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Topic: writing a tutorial (Read 1 time) previous topic - next topic

johnerrington

I've written some pages about "beginner stuff"; using switches, driving LEDs, debouncing etc.

Is it acceptable to write the introductory stuff in a tutorial and link to my site for the extended information?  Or is there a better way to do this? Here is an example:


Driving LEDs
I'm often asked "what is the right value resistor to drive an LED from a digital output on the arduino". Well "it depends". It depends on (1) the supply voltage, (2) the current you choose to run through the LED, and (3) the LED forward voltage. That in turn depends on the colour of your LED.


I measured the forward voltage of some cheap LED's at a current of 10mA; 3mm and 5mm sizes showed the same values. (figures on my site)

NOTE: for use as indicators indoors, red, orange and yellow LEDs AND white ones are typically acceptable at currents of about 2mA. Blue need a little more.

While common 3mm and 5mm leds CAN be run at 20mA and more, a maximum of 10mA is generally sufficient, and limits your consumption, especially if you have several indicator lights. (See below for limit of consumption on output ports.)

Green LEDs are MUCH less efficient than red - yellow ones, and need a higher current if their intensities need to match.

further information
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UKHeliBob

Quote
Is it acceptable to write the introductory stuff in a tutorial and link to my site for the extended information?
This is a tricky subject because one person's "helpful link" may look like spam to another

Personally I favour posting directly to a topic here with separate posts devoted to chapters of information, but others may feel differently

See Using millis() for timing.  A beginners guide, Several things at the same time and Serial input basics - updated for examples of the style I am talking about
Please do not send me PMs asking for help.  Post in the forum then everyone will benefit from seeing the questions and answers.

johnerrington

Thanks for prompt reply & advice HeliBob;

IMHO (as an educator - retired) some of these tutorials are just too wordy.  The pages I have done use diagrams, figures, tables etc so complicated to put into the forum.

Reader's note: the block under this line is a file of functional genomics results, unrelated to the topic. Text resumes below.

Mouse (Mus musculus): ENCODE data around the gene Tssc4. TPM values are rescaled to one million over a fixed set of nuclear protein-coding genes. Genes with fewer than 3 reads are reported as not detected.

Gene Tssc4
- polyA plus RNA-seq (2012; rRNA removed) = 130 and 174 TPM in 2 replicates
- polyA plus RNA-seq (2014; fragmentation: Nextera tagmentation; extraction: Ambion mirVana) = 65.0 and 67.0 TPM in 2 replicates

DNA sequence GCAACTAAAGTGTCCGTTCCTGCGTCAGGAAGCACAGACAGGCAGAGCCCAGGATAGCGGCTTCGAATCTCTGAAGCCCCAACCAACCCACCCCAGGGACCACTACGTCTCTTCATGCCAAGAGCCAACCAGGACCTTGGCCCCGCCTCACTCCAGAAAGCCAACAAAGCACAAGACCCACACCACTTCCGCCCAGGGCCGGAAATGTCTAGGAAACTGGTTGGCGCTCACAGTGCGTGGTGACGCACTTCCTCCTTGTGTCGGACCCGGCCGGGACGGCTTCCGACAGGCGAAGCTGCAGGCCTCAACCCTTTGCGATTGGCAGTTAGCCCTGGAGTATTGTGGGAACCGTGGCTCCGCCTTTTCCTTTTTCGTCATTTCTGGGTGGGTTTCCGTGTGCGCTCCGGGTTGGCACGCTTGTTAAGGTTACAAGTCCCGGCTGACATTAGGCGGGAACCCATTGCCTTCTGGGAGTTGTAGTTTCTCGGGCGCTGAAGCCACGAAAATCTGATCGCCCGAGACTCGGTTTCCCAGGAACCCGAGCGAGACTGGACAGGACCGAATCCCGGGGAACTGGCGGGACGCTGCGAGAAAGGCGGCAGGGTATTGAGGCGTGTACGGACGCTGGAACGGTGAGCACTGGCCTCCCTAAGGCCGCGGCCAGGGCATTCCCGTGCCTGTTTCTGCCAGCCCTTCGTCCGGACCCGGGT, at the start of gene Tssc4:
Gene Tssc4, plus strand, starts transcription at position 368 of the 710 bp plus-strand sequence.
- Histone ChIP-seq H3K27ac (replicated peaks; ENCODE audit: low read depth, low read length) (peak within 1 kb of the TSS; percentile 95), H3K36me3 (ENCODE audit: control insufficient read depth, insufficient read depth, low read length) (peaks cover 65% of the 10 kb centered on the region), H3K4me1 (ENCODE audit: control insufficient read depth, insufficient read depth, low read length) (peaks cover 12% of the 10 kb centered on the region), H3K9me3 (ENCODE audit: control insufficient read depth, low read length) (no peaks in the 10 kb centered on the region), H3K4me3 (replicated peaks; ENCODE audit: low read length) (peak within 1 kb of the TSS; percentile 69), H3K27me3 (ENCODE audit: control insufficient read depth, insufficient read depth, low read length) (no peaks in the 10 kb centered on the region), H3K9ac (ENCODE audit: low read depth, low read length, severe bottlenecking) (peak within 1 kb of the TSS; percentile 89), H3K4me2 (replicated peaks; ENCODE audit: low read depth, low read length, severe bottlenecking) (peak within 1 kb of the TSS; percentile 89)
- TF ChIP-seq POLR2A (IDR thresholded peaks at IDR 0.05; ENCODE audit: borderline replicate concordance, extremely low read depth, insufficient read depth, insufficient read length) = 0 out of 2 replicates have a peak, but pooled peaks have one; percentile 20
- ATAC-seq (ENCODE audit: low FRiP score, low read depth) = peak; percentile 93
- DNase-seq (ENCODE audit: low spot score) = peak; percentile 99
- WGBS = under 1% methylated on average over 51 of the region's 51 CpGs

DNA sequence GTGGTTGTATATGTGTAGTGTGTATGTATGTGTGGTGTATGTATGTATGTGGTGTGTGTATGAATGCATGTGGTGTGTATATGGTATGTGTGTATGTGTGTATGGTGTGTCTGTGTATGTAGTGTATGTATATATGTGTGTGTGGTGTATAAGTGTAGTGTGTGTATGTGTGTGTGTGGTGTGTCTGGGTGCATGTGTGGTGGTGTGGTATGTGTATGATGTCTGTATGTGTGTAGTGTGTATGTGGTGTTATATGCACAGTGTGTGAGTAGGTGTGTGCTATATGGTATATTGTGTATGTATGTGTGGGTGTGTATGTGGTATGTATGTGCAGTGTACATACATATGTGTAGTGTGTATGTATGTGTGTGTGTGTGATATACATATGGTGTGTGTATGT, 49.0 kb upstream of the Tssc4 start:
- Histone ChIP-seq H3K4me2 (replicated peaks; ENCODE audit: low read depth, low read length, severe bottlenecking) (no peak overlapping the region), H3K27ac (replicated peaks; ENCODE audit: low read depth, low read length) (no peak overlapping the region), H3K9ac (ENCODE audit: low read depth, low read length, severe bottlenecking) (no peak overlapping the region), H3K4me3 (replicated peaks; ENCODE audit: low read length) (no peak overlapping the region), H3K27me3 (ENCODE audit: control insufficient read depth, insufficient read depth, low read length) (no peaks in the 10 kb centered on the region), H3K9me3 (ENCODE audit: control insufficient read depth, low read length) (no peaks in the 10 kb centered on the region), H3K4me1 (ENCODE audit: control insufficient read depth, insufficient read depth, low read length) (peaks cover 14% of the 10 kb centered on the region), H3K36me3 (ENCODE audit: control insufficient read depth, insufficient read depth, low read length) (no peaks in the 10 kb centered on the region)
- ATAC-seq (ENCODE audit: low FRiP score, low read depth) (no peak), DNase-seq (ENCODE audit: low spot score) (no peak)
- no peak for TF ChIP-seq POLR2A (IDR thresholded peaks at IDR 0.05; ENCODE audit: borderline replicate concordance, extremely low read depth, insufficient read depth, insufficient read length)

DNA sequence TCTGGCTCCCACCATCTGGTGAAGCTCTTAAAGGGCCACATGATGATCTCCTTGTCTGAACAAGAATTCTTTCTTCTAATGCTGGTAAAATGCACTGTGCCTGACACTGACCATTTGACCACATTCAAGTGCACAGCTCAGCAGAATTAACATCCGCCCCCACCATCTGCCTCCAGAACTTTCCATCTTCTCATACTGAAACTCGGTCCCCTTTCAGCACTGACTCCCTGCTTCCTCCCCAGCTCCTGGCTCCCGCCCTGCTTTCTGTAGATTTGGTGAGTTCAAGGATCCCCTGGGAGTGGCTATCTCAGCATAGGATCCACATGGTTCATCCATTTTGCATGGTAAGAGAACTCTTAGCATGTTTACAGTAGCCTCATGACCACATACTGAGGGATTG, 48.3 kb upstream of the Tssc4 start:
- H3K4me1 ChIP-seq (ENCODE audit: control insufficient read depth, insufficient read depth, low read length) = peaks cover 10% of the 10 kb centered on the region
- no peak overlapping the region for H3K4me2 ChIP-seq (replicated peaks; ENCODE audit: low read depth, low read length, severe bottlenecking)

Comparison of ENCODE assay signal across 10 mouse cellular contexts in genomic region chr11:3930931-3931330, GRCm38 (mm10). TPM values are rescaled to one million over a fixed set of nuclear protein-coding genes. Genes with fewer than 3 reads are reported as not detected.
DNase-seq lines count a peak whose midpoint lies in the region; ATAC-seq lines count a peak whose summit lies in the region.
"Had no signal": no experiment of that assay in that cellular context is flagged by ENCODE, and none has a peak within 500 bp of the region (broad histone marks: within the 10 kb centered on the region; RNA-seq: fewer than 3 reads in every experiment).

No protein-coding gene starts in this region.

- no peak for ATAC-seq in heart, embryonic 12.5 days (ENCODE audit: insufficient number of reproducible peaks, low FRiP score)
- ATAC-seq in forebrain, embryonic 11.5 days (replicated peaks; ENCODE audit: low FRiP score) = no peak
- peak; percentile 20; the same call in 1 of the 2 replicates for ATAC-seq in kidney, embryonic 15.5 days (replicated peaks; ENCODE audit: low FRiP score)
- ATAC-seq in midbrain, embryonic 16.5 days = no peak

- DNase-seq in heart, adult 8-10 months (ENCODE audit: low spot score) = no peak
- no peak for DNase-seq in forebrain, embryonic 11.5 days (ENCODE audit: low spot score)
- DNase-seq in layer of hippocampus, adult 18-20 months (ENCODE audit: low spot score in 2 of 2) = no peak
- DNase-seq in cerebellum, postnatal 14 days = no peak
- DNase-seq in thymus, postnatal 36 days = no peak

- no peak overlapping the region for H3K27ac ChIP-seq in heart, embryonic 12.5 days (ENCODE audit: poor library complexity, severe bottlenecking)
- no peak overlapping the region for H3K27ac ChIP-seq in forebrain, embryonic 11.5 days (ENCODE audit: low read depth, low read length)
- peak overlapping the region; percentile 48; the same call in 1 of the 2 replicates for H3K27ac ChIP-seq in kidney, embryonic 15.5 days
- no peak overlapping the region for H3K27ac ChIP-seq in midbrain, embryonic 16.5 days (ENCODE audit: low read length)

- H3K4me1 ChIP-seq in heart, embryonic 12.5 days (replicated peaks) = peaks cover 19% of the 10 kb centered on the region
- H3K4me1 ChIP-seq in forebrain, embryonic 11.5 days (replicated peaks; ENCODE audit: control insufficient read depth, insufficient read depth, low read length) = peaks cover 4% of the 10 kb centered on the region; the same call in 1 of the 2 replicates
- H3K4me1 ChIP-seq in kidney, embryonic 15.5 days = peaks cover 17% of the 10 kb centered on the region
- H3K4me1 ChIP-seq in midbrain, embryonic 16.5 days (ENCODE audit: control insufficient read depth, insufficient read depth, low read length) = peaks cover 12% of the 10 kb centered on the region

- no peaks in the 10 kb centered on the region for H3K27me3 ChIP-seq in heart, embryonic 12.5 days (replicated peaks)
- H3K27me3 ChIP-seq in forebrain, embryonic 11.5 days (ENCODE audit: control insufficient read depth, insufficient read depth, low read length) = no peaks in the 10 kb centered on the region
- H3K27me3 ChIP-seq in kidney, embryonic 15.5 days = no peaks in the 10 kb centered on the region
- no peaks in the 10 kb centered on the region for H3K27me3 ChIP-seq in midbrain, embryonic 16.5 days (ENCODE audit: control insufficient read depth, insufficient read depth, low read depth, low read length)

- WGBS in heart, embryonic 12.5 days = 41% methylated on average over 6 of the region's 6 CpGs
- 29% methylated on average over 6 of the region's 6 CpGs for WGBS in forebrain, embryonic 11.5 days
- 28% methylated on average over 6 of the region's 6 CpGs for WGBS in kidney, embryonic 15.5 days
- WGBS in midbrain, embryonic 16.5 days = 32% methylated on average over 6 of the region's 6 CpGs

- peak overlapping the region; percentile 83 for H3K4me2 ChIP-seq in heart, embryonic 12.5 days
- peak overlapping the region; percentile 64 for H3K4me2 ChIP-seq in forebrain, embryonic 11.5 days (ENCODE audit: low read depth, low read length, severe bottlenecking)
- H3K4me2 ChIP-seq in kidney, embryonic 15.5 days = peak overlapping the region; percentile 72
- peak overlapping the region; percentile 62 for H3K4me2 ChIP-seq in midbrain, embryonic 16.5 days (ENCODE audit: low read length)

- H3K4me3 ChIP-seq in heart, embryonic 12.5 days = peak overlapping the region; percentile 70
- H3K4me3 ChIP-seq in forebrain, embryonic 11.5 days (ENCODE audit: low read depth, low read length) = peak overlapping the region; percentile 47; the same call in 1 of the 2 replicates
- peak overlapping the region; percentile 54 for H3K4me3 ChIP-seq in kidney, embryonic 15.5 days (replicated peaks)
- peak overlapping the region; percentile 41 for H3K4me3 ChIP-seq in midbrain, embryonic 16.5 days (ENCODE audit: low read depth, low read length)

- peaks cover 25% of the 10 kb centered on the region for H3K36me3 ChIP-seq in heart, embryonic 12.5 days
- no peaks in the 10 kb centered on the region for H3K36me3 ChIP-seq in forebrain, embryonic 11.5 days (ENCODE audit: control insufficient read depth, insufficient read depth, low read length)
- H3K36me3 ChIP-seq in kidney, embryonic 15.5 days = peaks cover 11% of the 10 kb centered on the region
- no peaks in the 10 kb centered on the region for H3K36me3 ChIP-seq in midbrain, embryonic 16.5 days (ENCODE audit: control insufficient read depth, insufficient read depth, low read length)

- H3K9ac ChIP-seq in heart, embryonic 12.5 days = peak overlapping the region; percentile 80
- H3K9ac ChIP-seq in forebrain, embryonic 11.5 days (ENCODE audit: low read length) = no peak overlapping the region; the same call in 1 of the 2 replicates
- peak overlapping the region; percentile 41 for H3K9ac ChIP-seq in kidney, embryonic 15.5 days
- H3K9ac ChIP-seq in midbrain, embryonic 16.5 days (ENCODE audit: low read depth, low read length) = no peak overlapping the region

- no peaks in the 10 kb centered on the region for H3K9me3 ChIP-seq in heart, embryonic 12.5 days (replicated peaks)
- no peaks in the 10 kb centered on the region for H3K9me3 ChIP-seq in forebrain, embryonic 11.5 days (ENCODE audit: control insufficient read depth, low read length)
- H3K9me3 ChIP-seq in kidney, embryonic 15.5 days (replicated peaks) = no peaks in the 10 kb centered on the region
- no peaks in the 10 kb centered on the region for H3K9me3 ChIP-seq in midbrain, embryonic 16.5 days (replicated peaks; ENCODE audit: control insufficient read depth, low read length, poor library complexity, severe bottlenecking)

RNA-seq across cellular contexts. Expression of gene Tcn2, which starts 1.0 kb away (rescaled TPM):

I'll have a go at one and see what feedback I get - I guess I can always take it down if its badly received?

The aim is to provide the "beginner" advice and anyone who wants more can follow the link.

If youre interested, this page is perhaps a good example of the "extended info".  so you can see what I mean.

http://www.skillbank.co.uk/arduino/switchbounce.htm


Or perhaps the forum isnt the right place?
I'm trying to help. If I find your question interesting I'll give you karma. If you find my input useful please give me karma (I need it)

Robin2

IMHO (as an educator - retired) some of these tutorials are just too wordy.  The pages I have done use diagrams, figures, tables

[.....]

If youre interested, this page is perhaps a good example of the "extended info".  so you can see what I mean.

http://www.skillbank.co.uk/arduino/switchbounce.htm
I'm intrigued by your comment that the tutorials are too wordy in the context of your link. No doubt the info in your link can be of interest but IMHO it is far too detailed for most Arduino newbies.


The problem I have with Tutorials that are presented on this Forum and where the actual advice is in an external link is the fact that they provide no opportunity for peer review. And I have seen a few Posts on the Forum where the advice was, frankly, wrong. I don't assume that an external link necessarily has good advice.

I don't see any problem if someone responds to a question with advice and also states that more info can be found at XXX.

...R
Two or three hours spent thinking and reading documentation solves most programming problems.

johnerrington

#4
Jul 29, 2020, 12:02 pm Last Edit: Jul 29, 2020, 12:21 pm by johnerrington
Thanks again - useful feedback.
I'll split that page into "simple stuff" and "debounce in software"
I wrote the last bit because I felt the bounce library needed better documentation.
I'm trying to help. If I find your question interesting I'll give you karma. If you find my input useful please give me karma (I need it)

wildbill

I would not be inclined to follow links off-site unless I was already familiar with the target.

Be wary of spending too much time on tutorials. You will notice that almost no-one even reads the stickies that tell you how to use the forums. Similarly I suspect, for any of the content in the tutorials section.

Of course, it's great to have a suitable tutorial available if someone is struggling with a topic that you have already documented, just be ready for 500 threads which make it clear that no-one read your stuff.

UKHeliBob

+1 to all of that Bill

I suspect that almost nobody finds the tutorials by themselves, but it is useful to be able to link to them when someone has a query or problem with a subject, and other people reading the thread also look at them out of interest if nothing else
Please do not send me PMs asking for help.  Post in the forum then everyone will benefit from seeing the questions and answers.

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